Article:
Representative inhibitors of P-gp and ABCG2
|First generation||Cyclosporin A*, Verapamil*, Nifedipine*,†, Quinidine*, Quinine*, Tamoxifen*, Reserpine*,†, Prazosin*,†, Propafenone*,†, Erythromycin*, Itraconazole*,†, Ritonavir*,†, Benzquinamide*|
|Second generation||Dexverapamil*, MM36*, Valspodar*,†, BIBW22BS*, Toremifene*, Quinine Homodimer (Q2)*, S9788*,†|
|Third generation||Elacridar*,†, Tariquidar*,†, Zosuquidar*, Laniquidar*, Ontogen*, DP7*|
|Fourth generation||Natural product derivatives: Flavonoids (Curcumin*, Apigenin*), Polyphenols (Quercetin*, Resveratrol*,†), Antimalarials (Chloroquine*,†), Alkaloids (Galegine*, Nitensidine A*), Fungal (Ko143†, Tryprostatin A†), Chinese herbal medicines (Artemisinin*, Tetrandrine*), Marine (Kendarimide* A, Sipholenol A*) |
Repurposing FDA-approved drugs: Imatinib*,†, Vardenafil*, Azithromycin*,†, Chlorpromazine*,†
Dual activity ligands
Additionally, and perhaps even more importantly, this trial was also seemingly flawed in that there is inconclusive evidence that non-small cell lung carcinomas express P-gp or that P-gp expression correlates with outcome clinically[29,159]. Further, once thought to be specific only for P-gp, tariquidar has also been shown to inhibit ABCG2, complicating interpretation of the results, perhaps partially accounting for the increased toxicity[160,161]. Thus, there remains room for improvement for even the best of the third generation inhibitors such as tariquidar. To that end, the structures of both ABCG2 and P-gp solved in the presence of tariquidar or a tariquidar analog[112,124] offer a great opportunity to determine how differences in binding of the same molecule to the two different transporters may be exploited to generate even more specific inhibitors with higher affinity, and less cross-reactivity. Fourth generation inhibitor design is focused on natural product derivatives, peptidomimetics, dual activity ligands, and the potential of repurposing current FDA-approved drugs (see below for further discussion)[23,162].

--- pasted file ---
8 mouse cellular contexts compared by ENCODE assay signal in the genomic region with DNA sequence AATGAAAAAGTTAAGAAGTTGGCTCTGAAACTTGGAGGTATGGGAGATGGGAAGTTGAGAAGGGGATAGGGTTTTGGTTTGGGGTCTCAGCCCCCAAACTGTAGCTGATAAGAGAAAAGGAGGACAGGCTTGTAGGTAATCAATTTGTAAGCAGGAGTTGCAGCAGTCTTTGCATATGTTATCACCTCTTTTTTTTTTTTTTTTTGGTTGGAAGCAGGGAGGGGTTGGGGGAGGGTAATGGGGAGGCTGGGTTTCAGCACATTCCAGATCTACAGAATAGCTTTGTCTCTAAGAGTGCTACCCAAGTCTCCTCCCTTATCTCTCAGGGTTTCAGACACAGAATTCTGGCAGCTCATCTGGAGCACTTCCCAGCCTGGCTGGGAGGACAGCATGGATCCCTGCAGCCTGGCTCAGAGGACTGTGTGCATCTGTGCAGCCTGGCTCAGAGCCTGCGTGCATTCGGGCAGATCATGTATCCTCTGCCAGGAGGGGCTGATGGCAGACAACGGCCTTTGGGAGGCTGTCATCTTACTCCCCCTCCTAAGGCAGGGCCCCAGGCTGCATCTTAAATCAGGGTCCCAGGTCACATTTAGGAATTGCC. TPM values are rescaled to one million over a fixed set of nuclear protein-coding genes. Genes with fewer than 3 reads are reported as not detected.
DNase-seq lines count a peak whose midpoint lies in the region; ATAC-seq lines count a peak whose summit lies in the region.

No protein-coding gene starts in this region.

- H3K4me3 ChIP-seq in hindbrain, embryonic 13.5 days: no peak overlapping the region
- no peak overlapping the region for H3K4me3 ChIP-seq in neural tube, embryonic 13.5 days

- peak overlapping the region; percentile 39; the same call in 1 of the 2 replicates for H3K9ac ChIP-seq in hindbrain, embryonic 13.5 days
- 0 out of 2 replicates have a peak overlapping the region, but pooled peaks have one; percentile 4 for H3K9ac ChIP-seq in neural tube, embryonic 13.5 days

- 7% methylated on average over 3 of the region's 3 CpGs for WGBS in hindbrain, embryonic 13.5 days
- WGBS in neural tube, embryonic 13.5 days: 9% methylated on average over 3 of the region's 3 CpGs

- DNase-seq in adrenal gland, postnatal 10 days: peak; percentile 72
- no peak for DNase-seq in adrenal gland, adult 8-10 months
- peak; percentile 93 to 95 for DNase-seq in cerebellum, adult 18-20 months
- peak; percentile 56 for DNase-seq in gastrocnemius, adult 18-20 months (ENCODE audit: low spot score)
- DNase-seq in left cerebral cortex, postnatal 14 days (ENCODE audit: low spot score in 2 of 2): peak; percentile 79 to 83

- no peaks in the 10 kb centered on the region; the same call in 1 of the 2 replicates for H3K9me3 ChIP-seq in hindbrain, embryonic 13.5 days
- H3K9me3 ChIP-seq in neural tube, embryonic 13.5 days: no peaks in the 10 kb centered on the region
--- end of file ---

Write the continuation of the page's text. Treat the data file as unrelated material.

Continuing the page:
Due to the clinical importance of this area, many small-molecule inhibitors and modulators have continued to be developed for P-gp and ABCG2[23,24,176-180]. These designs focus on different aspects of blocking transport through either direct interaction with the drug binding site(s) or interaction with allosteric sites. To this end, different classes of inhibitors are being investigated including, but not limited to, dimeric substrates[84,86,142-150], aromatic or heterocyclic dimers[181,182], bifendates, condensed ring derivatives[183-185], 1,4-dihydropyridines and 1,4-dihydroquinolines[186-188], dimeric flavonoids[151-154], peptides[189,190], steroids[191-193], and tetrahydroisoquinolines[194-196]. For example, homodimers of the P-gp substrate quinine were potent inhibitors of P-gp and were found to reverse the drug resistance phenotype for taxol in a breast cancer cell line overexpressing P-gp. In addition, homodimers of the P-gp substrate quetiapine demonstrated inhibition of P-gp in human brain capillary endothelial cells, in rat brain capillaries, and at the BBB in an in situ rat brain model. Flavonoid dimers linked by polyethylene glycol units have also been shown to be inhibitors of P-gp[151-153,197]. Dual inhibitors of P-gp and ABCG2 were also developed using this strategy; homodimers of paliperidone with dual inhibition in a blood-brain barrier cellular model have been reported.